If the stuff in a mine’s tailing pond is benign, why does it have to be contained in secure facilities?
For whatever reason, Mount Polley Mine’s waste containing facility wasn’t secure enough, and now people’s faith in mine safety has been broken along with the breach in the dam.
It’s impossible to predict the environmental consequences of this event. The economic repercussions are being felt already. In the worst case scenario, the mine won’t re-open and the gunk will do grievous damage to the environment.
The best scenario would see the mess cleared up in jig time with little harm done to anything or anyone. (Dream on). Meantime the blame game is going full blast with fingers pointing in all directions. What went wrong? Was government oversight lacking? Was the mine careless? Did the devil do it?
We are bombarded with conflicting information and expert opinions. Most of us believe whoever is saying what we want to hear, but the expert I know personally and trust is Jack Leggett.
He was the provincial fisheries biologist here for some 30 years. His knowledge of local waterways and the fish in them is first class. I don’t have space to report all his thoughts, but he believes an independent public inquiry would “be in order” to establish what went wrong, and prevent anything like it happening again.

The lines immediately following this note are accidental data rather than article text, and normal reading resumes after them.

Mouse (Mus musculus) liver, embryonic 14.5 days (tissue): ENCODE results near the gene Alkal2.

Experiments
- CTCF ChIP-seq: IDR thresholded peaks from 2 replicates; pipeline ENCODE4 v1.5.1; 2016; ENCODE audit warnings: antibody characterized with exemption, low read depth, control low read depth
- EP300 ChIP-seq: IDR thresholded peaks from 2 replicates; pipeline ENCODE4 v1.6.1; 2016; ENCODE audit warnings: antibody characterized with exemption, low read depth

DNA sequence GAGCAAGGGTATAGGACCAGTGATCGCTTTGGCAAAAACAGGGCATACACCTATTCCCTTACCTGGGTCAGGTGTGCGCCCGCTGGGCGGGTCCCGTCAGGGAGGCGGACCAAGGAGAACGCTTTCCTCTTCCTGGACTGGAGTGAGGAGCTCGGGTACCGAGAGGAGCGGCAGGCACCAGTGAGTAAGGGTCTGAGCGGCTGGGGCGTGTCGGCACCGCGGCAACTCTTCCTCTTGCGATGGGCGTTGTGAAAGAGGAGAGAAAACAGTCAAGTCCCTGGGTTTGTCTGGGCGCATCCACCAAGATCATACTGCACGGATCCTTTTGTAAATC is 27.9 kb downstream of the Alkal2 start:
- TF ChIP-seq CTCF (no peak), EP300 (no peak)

He is right. With love and kisses to government and mine investigators, this is no time for an in-house inquiry. We need an independent body with no vested interests to look into the debacle. That’s the only way to regain the public trust.
As a Williams Lake taxpayer, I wouldn’t have minded if city council had given Likely area residents free use of the recreation complex showers. And what about help with laundromats?
I realize this isn’t a city responsibility, but whatever happened to the Cariboo’s reputation for neighbours helping neighbours?
Diana French is a freelance columnist for the Tribune. She is a former Tribune editor, retired teacher, historian, and book author.